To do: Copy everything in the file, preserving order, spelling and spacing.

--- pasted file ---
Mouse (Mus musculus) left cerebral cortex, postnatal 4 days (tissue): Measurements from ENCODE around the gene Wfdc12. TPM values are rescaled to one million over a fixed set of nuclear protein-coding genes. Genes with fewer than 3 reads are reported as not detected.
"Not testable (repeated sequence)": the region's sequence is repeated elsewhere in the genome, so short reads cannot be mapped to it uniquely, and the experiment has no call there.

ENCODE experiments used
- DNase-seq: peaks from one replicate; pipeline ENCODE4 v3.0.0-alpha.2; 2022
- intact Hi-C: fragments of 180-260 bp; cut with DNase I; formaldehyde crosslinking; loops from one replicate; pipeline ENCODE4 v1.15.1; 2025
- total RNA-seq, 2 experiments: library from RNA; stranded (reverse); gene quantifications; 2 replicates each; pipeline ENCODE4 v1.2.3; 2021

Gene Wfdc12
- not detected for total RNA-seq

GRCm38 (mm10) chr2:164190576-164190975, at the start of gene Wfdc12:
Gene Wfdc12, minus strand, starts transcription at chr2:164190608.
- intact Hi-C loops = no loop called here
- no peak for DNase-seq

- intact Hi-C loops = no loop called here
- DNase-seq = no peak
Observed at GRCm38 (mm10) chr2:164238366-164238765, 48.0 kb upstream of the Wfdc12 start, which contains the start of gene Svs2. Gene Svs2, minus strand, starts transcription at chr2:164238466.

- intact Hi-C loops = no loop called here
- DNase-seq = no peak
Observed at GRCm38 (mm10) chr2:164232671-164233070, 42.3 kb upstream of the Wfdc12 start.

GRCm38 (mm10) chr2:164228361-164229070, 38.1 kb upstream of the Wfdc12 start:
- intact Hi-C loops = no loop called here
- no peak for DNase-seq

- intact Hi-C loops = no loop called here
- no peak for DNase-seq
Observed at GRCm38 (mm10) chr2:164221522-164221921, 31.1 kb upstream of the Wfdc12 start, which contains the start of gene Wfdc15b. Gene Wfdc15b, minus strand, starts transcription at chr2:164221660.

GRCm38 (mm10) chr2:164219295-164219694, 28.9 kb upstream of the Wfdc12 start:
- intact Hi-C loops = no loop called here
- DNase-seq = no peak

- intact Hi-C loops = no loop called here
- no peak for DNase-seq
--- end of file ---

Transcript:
Mouse (Mus musculus) left cerebral cortex, postnatal 4 days (tissue): Measurements from ENCODE around the gene Wfdc12. TPM values are rescaled to one million over a fixed set of nuclear protein-coding genes. Genes with fewer than 3 reads are reported as not detected.
"Not testable (repeated sequence)": the region's sequence is repeated elsewhere in the genome, so short reads cannot be mapped to it uniquely, and the experiment has no call there.

ENCODE experiments used
- DNase-seq: peaks from one replicate; pipeline ENCODE4 v3.0.0-alpha.2; 2022
- intact Hi-C: fragments of 180-260 bp; cut with DNase I; formaldehyde crosslinking; loops from one replicate; pipeline ENCODE4 v1.15.1; 2025
- total RNA-seq, 2 experiments: library from RNA; stranded (reverse); gene quantifications; 2 replicates each; pipeline ENCODE4 v1.2.3; 2021

Gene Wfdc12
- not detected for total RNA-seq

GRCm38 (mm10) chr2:164190576-164190975, at the start of gene Wfdc12:
Gene Wfdc12, minus strand, starts transcription at chr2:164190608.
- intact Hi-C loops = no loop called here
- no peak for DNase-seq

- intact Hi-C loops = no loop called here
- DNase-seq = no peak
Observed at GRCm38 (mm10) chr2:164238366-164238765, 48.0 kb upstream of the Wfdc12 start, which contains the start of gene Svs2. Gene Svs2, minus strand, starts transcription at chr2:164238466.

- intact Hi-C loops = no loop called here
- DNase-seq = no peak
Observed at GRCm38 (mm10) chr2:164232671-164233070, 42.3 kb upstream of the Wfdc12 start.

GRCm38 (mm10) chr2:164228361-164229070, 38.1 kb upstream of the Wfdc12 start:
- intact Hi-C loops = no loop called here
- no peak for DNase-seq

- intact Hi-C loops = no loop called here
- no peak for DNase-seq
Observed at GRCm38 (mm10) chr2:164221522-164221921, 31.1 kb upstream of the Wfdc12 start, which contains the start of gene Wfdc15b. Gene Wfdc15b, minus strand, starts transcription at chr2:164221660.

GRCm38 (mm10) chr2:164219295-164219694, 28.9 kb upstream of the Wfdc12 start:
- intact Hi-C loops = no loop called here
- DNase-seq = no peak

- intact Hi-C loops = no loop called here
- no peak for DNase-seq